Portrait Miniatures: From the Time of Holbein 1531 to that of Sir William Ross 1860 : a Handbook for Collectors

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G. Bell & Sons, 1897 - Portrait miniatures - 170 pages
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Page 36 - If a glass could expand Cooper's pictures to the size of Vandyck's, they would appear to have been painted for that proportion. If his portrait of Cromwell could be so enlarged, I do not know but Vandyck would appear less great by the comparison.
Page 16 - manner of limning I have ever imitated, and hold it for the best.' But though Hilliard copied the neatness of his model, he was far from attaining that nature and force which that great master impressed on his most minute works. Hilliard arrived at no...
Page 24 - An hand or eye By Hilliard drawn is worth a historye By a worse painter made.
Page 110 - No. 23. Item. Done upon the right light, the second picture of Queen Mary of Scotland, upon a bluegrounded square card, dressed in her hair, in a carnation habit laced with small gold lace, and a string of pearls about her neck, in a little plain falling band, she putting on her second finger her wedding ring. Supposed to be done by Jennet, a French limner.
Page 100 - Ye fair ! to draw your excellence at length, Exceeds the narrow bounds of human strength ; You, here, in miniature your picture see ; Nor hope from Zincks more justice than from me. My portraits grace your mind, as his your side ; His portraits will inflame, mine quench, your pride.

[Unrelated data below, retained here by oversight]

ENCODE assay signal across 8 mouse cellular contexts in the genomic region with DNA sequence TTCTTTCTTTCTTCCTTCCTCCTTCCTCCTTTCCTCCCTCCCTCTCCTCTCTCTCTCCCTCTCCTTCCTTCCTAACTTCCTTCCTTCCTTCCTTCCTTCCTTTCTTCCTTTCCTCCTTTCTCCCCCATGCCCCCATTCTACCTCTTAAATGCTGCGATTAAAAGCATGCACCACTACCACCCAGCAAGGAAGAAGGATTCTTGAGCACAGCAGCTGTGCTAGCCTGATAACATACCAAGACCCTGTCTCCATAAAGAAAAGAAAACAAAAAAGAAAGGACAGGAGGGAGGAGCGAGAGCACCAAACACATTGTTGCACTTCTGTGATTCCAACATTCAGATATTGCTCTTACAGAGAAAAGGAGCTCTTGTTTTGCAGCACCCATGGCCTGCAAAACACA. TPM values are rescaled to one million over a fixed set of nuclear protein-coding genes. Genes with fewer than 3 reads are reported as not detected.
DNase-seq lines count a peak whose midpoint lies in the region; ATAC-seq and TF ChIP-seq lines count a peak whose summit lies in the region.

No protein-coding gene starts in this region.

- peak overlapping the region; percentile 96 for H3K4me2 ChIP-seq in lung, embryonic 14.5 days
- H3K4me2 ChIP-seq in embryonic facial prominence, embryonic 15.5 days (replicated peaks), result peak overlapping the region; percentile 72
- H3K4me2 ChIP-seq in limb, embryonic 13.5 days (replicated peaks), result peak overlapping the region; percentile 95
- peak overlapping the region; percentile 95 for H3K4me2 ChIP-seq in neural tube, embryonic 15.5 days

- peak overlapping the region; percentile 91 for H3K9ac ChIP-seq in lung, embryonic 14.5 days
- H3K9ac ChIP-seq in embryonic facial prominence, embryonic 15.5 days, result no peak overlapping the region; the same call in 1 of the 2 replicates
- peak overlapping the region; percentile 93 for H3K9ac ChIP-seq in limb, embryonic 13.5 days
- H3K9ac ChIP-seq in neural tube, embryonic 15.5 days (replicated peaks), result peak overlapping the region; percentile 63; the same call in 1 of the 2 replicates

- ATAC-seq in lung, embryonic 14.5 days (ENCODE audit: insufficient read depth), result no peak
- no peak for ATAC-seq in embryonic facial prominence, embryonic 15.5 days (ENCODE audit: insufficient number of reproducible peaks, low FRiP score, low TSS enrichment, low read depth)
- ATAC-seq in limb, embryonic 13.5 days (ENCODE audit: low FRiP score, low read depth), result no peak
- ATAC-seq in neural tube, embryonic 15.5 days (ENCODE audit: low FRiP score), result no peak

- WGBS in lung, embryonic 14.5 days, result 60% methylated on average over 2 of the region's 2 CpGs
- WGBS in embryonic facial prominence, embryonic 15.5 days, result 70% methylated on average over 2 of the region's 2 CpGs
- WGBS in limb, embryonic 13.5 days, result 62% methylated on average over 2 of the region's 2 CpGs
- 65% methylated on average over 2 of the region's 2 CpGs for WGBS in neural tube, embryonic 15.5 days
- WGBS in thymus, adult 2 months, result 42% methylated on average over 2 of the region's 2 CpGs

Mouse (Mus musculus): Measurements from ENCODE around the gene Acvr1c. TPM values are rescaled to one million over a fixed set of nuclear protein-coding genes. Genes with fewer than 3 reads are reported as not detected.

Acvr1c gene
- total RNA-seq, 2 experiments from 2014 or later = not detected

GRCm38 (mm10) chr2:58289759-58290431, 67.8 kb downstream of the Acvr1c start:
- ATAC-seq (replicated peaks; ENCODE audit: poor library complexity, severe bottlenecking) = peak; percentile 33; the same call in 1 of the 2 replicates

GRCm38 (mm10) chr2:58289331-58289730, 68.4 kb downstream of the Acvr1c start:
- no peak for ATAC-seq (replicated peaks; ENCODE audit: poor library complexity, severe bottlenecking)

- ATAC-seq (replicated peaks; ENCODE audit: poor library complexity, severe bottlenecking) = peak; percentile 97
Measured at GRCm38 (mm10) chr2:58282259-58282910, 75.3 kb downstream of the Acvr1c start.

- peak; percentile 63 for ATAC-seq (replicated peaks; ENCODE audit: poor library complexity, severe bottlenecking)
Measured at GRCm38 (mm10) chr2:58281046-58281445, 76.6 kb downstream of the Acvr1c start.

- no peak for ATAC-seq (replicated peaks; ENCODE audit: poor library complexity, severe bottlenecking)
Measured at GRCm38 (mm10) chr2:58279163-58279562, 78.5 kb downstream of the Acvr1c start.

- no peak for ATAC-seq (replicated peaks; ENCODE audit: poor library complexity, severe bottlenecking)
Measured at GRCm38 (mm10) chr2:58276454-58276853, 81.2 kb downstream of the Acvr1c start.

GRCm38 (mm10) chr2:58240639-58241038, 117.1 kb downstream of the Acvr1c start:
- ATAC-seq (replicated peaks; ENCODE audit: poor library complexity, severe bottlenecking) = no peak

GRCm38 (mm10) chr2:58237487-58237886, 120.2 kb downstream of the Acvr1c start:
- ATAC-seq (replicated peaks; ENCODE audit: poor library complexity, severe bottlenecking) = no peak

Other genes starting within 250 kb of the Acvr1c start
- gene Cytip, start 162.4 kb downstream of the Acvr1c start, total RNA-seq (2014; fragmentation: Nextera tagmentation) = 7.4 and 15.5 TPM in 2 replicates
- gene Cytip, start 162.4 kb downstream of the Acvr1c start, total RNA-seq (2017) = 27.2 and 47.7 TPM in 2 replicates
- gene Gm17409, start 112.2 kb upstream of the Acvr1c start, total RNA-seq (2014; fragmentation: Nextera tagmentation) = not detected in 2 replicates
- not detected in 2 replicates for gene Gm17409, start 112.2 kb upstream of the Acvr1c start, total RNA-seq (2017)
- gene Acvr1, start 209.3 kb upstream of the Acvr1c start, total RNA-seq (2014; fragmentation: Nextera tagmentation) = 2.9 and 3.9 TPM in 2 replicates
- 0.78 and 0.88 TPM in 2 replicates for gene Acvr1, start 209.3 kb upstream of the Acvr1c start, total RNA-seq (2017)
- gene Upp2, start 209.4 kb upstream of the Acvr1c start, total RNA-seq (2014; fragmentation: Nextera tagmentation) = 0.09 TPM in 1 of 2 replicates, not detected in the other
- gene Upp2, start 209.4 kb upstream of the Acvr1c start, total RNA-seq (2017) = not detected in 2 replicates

Page 138 - ... reception in the room where the other principal treasures of art are stored. One peculiar interest therefore of this collection lies in the fact that in nearly every case these miniatures remain in the custody of the descendants of those for whom they were originally painted, and in its thus presenting an almost unbroken series of authentic portraits of the Royal Family from the time of Henry VIII. to the present day ; for though photography has almost entirely obliterated and destroyed the art,...
Page 24 - Hilliard arrived at no ftrength of colouring ; his faces are pale, and void of any variety of tints, the features, jewels and ornaments exprefled by lines as flender as a hair. The exact drefs of the times he curioufly delineated ; but he feldom attempted beyond a head, yet his performances were greatly valued.
Page 24 - Hilliard arrived at no great strength of colouring, his faces are pale, and void of any variety of tints, the features, jewels and ornaments expressed by lines as slender as a hair.
Page 86 - ... father of the historian of Leeds.* " It consists of two round plates, each but an inch and half diameter, and originally served, I suppose, for the top and bottom of a watch, such enamelled plates being frequent to old watches instead of crystals. On the outside of that which 1 take for the bottom, is a representation of the House of Commons, as exhibited on their seals by Simon. Nothing can be more perfect than these diminutive figures ; of many even the countenances are distinguishable. " On...

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